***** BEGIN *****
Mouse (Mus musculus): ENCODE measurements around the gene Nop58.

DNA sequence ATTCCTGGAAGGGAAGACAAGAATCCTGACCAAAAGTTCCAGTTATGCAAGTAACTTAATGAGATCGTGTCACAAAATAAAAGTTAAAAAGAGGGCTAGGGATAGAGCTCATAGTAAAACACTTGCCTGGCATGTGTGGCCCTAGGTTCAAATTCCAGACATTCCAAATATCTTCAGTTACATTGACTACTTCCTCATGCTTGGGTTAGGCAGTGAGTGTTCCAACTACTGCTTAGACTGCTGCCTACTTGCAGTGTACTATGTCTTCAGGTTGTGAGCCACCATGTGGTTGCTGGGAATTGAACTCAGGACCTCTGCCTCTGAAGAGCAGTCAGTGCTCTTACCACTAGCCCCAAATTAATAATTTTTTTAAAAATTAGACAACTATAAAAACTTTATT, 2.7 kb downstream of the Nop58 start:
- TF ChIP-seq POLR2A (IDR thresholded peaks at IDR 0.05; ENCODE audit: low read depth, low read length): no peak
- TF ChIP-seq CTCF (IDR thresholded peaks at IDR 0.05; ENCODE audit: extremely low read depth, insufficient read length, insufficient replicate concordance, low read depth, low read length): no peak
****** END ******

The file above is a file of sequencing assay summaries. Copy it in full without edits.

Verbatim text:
Mouse (Mus musculus): ENCODE measurements around the gene Nop58.

DNA sequence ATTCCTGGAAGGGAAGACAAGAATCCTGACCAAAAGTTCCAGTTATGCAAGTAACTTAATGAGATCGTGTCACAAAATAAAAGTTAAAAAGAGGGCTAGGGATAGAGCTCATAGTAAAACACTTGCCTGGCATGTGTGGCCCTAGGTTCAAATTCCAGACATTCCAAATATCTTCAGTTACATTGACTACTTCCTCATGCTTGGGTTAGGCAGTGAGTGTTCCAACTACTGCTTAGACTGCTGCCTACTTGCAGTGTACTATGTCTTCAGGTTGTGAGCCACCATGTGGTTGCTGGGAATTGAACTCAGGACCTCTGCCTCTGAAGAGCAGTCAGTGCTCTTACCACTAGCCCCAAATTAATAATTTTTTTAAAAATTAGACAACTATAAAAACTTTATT, 2.7 kb downstream of the Nop58 start:
- TF ChIP-seq POLR2A (IDR thresholded peaks at IDR 0.05; ENCODE audit: low read depth, low read length): no peak
- TF ChIP-seq CTCF (IDR thresholded peaks at IDR 0.05; ENCODE audit: extremely low read depth, insufficient read length, insufficient replicate concordance, low read depth, low read length): no peak